I love the name Chana. That’s the Hebrew name my parents gave me. I like that I’m named after my grandmother, who died before I was born. I like that my name means grace and kindness, two traits I’d like to have some more of. I like that my pen-name is Chana, since I write about moms and Judaism and holiness, which I feel are so embodied in the name Chana.

And I like the name Jenny, too. Jenny is the name that people I know have always called me, even today. I feel like it’s a cute name, a light name, a sunshine-y name. I feel like Chana is my true spiritual essence, but that for day-to-day dealings with neighbors, plumbers, telemarketers, I’d prefer that my true Chana essence remains hidden behind the fluorescent yellow, smiley-face mask of Jenny. Using the name Jenny, for me, feels akin to wearing clothing to cover my bare skin.

So, if I don’t like the combination “Chana Jenny,” why for G-d’s sake did I combine them in the first place?

I combined them because, as you might be aware, there are two of us writers named Chana Weisberg. The other Chana Weisberg is a Lubavitch rebbetzin from Toronto and a popular writer and editor on Chabad.org (and yes, we’ve met. She is the best! I am so totally proud to be a member of the hyper-exclusive “Writers named Chana Weisberg Club”!) So a few years ago, I decided that in order to reduce, at least somewhat, the considerable confusion between the 2 Chana Weisbergs, I would change my writing name to Chana Jenny.

It was a hard decision to make, and I’ve never felt comfortable with it. It feels so weird, so awkward. Faigy Sue. Leah Leslie. Odelya Margit. Chana Jenny. Yuck!

But the other day I was walking home, and I had a funny, meteoric-sudden revelation about the name Chana Jenny.

I realized that I love it.

Because the dissonance between Chana and Jenny, I realized, is who I really am.

Chana…Jenny

I am religious…but for the first twenty years of my life I was far from it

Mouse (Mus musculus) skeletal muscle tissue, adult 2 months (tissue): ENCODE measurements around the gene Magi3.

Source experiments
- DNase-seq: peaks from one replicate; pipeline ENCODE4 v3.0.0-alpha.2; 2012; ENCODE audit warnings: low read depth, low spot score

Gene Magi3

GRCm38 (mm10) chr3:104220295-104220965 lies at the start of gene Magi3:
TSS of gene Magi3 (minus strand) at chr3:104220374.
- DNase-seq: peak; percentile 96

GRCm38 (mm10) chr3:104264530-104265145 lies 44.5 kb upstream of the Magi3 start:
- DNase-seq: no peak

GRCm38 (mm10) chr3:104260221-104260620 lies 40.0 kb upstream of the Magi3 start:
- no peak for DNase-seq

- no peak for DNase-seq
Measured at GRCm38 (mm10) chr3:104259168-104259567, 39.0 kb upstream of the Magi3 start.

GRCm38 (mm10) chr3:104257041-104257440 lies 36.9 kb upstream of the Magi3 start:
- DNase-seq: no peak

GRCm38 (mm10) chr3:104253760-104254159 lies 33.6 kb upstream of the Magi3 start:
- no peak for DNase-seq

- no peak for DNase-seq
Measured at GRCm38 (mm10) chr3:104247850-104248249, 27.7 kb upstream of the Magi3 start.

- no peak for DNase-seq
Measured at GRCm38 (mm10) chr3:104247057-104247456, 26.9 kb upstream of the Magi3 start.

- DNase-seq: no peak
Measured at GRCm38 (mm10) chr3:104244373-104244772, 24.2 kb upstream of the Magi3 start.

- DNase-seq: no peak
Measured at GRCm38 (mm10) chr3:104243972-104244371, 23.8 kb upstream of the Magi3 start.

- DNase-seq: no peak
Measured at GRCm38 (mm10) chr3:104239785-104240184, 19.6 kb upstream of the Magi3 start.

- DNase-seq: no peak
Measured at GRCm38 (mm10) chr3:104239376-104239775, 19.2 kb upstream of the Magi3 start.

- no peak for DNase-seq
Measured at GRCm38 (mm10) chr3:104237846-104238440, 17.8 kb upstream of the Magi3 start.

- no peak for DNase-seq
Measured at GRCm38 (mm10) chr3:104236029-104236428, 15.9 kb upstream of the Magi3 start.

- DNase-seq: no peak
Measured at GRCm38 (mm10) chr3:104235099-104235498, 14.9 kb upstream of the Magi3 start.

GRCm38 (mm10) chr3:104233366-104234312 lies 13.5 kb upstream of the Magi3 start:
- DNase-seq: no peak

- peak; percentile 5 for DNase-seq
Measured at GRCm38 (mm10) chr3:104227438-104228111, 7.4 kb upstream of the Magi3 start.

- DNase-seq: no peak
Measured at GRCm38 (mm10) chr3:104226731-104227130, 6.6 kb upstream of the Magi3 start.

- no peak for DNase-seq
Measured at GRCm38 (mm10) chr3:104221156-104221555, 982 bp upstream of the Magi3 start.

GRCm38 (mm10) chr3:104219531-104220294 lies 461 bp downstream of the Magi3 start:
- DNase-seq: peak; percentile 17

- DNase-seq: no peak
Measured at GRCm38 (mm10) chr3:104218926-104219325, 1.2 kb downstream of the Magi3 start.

We are religious…but our families are not
My kids attend an Orthodox school…and I attended a Quaker one
I am an Israeli…and an American
I celebrate a “Mazal Tov” birthday…and a “Congratulations” birthday too
My kids speak Hebrew…and I answer them in English
My two favorite magazines are Binah…and the New Yorker
My two favorite hangouts in Jerusalem are the Central Belzer Shul…and the avidly secular Israel Museum*
My two favorite websites are Aish.com…and the New York Times “Motherlode” blog
My two favorite musicians are Efrat Razel…and Vivaldi
My two favorite cities are Jerusalem…and New York
My two favorite foods are felafel…and Pringles potato chips

Weird, right?

Weird, and nice too. Because today when I see the name Chana Jenny Weisberg, it no longer makes me cringe and grit my teeth.

Today, when I see the name Chana Jenny Weisberg, it just makes me smile real big. Because that’s me.
CLICK TO RECEIVE THE #1 WEEKLY NEWSLETTER FOR JEWISH MOMS

Bookmark and Share

*I love the Israel Museum especially since the new spectacular renovations. But I am careful about the exhibits I enter there. Some of the Modern Art exhibits, for example, are absolutely nihilistic and gross. I love the Archeology, Judaica, and South American, and African exhibits, for example.

Read Full Post »

%d bloggers like this: